The best virtue of all is charity. The love of one's neighbor is a manifestation of man's fellowship with God.
These days, there is a lot of animosity floating about. Cultural conflicts are raging. Politicians deceive. Both actual conflicts and war rumors exist.
Then there is Geraldine, Alabama, resident Hody Childress, a retired farmer.
According to the Washington Post, about ten years ago, Childress entered Geraldine Drugs and inquired with owner Brooke Walker about any local families that were unable to pay for their prescription drugs.
“I told him, ‘Yes, unfortunately, that happens often and he handed me a $100 bill, all folded up,” Walker said.
Walker was instructed by Childress to use it for anyone who needed help paying for their medicines.
“Don’t tell a soul where the money came from. If they ask, just tell them it’s a blessing from the Lord,” Walker said.
And that was only the start.
Indeed, because Childress came back a month later and gave Waller another $100 bill, and for years, he repeated this each month, till the end of last year. Childress became too weak from chronic obstructive pulmonary disease to make the trip, unfortunately.
But this doesn’t change the fact that Hody Childress quietly made the world a better place. He just distributed part of his meager resources to individuals who needed medicine but couldn't pay for it. And not even inquire as to whether the people in need were conservatives, liberals, or either Republicans or Democrats.
Sadly, at the age of 80, Childress passed away on New Year’s Day. The post added that Walker made the decision to inform his family of the donations that had aided several hundred residents in the little farming community.
However, Childress's daughter, Tania Nix, was already aware. Before his passing, her father had told her about his charitable contributions; and at her father's funeral, Nix planned to tell people of her father's generosity.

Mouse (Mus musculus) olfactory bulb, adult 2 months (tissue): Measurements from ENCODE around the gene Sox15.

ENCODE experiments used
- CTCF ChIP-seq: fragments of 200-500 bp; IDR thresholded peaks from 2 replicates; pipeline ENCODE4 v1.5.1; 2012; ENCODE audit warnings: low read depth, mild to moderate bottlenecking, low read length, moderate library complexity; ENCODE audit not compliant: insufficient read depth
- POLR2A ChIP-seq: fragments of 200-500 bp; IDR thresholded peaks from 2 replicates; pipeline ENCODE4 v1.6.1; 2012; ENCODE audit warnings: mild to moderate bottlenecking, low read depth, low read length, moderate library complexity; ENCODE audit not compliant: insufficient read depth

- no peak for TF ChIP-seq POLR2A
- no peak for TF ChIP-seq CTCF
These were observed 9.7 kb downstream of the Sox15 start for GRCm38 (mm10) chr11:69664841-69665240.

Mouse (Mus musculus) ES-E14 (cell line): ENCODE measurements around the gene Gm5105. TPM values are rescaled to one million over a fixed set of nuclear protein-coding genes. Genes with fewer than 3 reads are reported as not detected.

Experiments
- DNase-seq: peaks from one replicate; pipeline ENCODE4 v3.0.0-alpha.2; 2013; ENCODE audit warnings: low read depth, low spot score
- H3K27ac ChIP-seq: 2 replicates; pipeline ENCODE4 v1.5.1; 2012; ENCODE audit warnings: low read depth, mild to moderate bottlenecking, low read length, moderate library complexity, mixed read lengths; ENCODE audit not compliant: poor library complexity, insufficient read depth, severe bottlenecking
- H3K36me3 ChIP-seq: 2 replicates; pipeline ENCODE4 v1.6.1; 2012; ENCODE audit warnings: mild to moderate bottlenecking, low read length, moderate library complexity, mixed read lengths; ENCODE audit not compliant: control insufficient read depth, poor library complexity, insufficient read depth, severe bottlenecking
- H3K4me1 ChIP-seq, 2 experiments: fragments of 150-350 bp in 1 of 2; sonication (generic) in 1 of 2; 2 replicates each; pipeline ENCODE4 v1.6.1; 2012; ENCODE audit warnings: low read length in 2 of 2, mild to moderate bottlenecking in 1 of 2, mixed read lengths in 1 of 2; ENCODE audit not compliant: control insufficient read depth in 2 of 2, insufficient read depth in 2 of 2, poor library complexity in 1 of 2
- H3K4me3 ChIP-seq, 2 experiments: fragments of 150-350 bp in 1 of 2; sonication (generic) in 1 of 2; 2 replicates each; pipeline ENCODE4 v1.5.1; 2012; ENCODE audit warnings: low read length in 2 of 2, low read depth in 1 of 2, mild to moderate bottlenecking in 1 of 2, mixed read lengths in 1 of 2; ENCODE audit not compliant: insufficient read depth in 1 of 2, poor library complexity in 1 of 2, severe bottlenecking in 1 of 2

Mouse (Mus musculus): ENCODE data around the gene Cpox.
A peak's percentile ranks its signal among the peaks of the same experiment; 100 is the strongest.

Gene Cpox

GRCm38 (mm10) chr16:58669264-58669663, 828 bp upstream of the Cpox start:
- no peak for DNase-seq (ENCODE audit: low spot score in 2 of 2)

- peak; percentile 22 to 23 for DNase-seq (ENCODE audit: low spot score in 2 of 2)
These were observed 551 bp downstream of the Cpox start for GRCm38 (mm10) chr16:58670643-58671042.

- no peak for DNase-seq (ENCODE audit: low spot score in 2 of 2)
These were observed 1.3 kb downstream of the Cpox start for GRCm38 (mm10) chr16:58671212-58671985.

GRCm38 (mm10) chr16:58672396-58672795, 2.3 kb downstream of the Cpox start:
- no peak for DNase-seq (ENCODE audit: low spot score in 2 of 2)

“He told me he’d been carrying a $100 bill to the pharmacist in Geraldine on the first of each month, and he didn’t want to know who she’d helped with it. He just wanted to bless people with it,” Nix told the Post.
Her father was a humble man and he was always willing to lend a hand to people in need, although he was supported by Social Security and modest retirement savings, Nix said.
“If what he did could touch one person and let them know there’s still goodness in the world, it’s worth it. It’s what my dad would have wanted,” Nix continued.
Childress' story proves that there is still goodness in the world to anyone who hears it. With his $100 bills month after month, Walker feels honored that Childress trusted her to do the right thing.
She told the Post, “His kindness motivated me to be more of a compassionate person. He was just a good old guy who wanted to bless his community, and he certainly did. He established a legacy of kindness.”
Now that he is gone, People in Geraldine want to keep Childress’ legacy of charity alive, by dropping by the drugstore with donations of their own, as Walker said.
She said, “We’re calling it the Hody Childress Fund, and we’re going to keep it going as long as the community and Hody’s family want to keep it alive.”
Pausing to remember men like Childress does a soul good, in a world filled with animosity and chaos.
Sources: WesternJournal, Washington Post, RedState
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